A pre-nuptial agreement, is a formal, written agreement between two partners prior to their marriage or civil partnership. It sets out clearly how their finances are to be dealt in the event of divorce. The intention is to make it clear from the outset what would happen if the marriage were to break down, therefore trying to remove any uncertainty in the future.

Pre-nuptial agreements are not automatically binding in the event of divorce.  However, the courts in England & Wales have placed increasing weight on such agreements, respecting the autonomy of parties in their own decision-making.  Therefore, if you enter into a pre-nuptial agreement, you should only do so on the expectation that you will be bound by its terms, even though the courts will have the ultimate discretion as to the division of finances on divorce. 

In order for a pre-nuptial agreement to stand the best chance of being upheld by the courts, the following criteria should be followed:

  • There must be no undue influence, duress, fraud or misrepresentation.
  • The agreement should be signed 28 days before the wedding day;
  • The couple must have obtained independent legal advice at the time they entered into the agreement;
  • The couple should disclose to one another full details regarding their financial circumstances;
  • Both parties’ needs must be met, ie by implementing the terms of the agreement, both parties must be able to meet their reasonable needs viewed within the context of the marriage.

It will not be necessary for a pre-nuptial agreement in every marriage.  The circumstances in which a pre-nuptial agreement may be appropriate are:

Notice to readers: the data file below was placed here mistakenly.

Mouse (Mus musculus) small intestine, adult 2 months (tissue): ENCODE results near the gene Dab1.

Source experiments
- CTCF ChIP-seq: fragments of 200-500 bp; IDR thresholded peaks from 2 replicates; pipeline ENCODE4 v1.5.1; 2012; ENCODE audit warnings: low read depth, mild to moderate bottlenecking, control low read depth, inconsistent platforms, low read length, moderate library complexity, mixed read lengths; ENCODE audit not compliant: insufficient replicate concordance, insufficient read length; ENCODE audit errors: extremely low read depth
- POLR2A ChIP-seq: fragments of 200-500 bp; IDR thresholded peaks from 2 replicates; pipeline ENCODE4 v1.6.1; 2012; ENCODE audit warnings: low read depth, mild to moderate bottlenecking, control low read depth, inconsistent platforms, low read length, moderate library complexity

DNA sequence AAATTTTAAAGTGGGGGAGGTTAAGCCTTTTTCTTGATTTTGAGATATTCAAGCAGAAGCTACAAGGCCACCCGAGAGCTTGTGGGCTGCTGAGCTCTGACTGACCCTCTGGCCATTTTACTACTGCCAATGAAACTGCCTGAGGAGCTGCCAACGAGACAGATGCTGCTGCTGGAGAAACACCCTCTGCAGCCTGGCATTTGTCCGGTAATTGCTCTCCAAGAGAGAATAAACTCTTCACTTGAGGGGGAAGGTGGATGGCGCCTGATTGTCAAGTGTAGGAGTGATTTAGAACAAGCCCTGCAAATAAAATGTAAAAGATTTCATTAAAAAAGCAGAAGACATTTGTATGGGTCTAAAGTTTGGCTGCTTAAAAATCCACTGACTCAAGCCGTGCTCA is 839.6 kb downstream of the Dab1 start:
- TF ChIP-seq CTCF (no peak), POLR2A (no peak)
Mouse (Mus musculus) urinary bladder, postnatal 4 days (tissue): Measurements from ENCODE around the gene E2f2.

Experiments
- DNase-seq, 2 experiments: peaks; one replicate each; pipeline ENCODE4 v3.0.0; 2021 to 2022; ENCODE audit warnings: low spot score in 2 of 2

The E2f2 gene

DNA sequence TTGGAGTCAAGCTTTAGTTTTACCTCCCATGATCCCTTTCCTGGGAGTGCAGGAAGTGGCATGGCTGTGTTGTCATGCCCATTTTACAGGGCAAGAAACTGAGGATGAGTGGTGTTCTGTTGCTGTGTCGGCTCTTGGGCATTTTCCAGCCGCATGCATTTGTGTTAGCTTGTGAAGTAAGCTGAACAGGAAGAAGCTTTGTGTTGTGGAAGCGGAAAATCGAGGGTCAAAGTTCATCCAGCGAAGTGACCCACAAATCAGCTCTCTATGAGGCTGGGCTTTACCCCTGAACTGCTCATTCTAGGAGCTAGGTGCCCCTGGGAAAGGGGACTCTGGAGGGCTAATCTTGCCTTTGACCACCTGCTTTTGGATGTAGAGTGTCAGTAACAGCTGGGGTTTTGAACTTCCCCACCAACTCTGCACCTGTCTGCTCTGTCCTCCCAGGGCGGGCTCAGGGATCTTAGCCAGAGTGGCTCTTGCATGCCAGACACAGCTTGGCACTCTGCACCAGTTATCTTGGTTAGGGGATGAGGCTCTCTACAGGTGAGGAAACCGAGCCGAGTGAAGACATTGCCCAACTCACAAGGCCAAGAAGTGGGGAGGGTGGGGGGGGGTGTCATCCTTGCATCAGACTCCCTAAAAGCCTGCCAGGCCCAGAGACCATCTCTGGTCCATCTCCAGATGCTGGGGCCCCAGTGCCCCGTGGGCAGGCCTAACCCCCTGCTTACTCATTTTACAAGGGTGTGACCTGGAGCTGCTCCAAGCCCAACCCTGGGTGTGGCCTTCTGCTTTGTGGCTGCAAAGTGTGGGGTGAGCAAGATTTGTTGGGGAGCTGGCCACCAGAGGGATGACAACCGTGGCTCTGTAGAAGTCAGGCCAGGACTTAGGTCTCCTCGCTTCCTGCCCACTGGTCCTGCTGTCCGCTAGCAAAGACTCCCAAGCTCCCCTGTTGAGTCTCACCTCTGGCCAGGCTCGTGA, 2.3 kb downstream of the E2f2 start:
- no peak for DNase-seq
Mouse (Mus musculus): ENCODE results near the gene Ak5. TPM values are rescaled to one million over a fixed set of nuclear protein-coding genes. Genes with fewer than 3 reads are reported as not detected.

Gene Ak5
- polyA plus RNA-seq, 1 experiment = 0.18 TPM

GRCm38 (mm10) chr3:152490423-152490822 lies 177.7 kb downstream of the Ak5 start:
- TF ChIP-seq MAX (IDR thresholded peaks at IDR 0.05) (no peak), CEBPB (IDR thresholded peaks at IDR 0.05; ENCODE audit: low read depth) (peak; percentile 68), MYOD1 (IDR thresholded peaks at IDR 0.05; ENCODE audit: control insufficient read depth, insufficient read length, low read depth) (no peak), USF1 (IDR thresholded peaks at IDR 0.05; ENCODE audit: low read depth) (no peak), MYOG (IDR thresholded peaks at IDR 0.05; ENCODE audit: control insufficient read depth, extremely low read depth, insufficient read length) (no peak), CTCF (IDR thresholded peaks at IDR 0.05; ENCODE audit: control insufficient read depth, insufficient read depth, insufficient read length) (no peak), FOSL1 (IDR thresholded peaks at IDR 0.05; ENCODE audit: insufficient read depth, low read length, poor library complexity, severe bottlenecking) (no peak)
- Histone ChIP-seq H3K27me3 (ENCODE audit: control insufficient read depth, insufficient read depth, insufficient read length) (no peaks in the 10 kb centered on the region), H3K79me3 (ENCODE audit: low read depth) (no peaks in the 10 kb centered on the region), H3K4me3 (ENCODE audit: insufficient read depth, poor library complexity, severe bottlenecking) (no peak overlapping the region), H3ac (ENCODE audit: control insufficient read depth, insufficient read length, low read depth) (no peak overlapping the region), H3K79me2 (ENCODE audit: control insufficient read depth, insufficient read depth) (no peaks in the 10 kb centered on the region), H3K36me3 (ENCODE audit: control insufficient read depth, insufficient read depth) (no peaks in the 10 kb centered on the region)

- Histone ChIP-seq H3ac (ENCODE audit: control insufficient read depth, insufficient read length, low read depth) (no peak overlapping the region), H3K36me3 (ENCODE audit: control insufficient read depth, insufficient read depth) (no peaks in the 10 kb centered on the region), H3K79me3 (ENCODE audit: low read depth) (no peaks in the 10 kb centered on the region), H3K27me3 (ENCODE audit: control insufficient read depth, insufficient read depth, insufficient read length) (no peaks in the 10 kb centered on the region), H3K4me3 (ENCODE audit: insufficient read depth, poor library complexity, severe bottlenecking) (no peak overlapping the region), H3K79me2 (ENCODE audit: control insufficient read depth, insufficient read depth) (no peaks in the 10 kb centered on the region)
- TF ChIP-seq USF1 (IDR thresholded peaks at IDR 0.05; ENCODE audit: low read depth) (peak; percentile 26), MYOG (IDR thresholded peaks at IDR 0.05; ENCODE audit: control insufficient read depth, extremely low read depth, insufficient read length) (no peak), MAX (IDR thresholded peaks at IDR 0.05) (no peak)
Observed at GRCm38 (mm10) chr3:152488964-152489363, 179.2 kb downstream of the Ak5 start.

• On second marriages, where you are seeking to preserve wealth acquired before your marriage, particularly if you have children from previous relationships;
  • Where there are inherited assets or you have been provided with financial gifts from family.  Frequently in these circumstances, your family may wish to ensure that these inherited or gifted assets are protected in the event of a later divorce;
  • Where you have business interests which you may wish to look to preserve in the event of a later divorce.  This can be particularly relevant if you have a family business interest.
  • Where assets have been built up prior to your marriage and you wish to ensure that these are protected if the marriage were to break down.

A pre-nuptial agreement requires careful thought and advice.  We are able to offer specialist advice on both drafting and reviewing pre-nuptial agreements, and also on whether agreements are likely to be upheld if you have separated.  Our unrivalled reputation for working collaboratively with other solicitors lends itself to advice surrounding pre-nuptial agreements since, at the outset of your future lives together, it is essential that you are assisted in working together with your future spouse in a collaborative manner.

The law and practice referred to in this article or webinar has been paraphrased or summarised. It might not be up-to-date with changes in the law and we do not guarantee the accuracy of any information provided at the time of reading. It should not be construed or relied upon as legal advice in relation to a specific set of circumstances.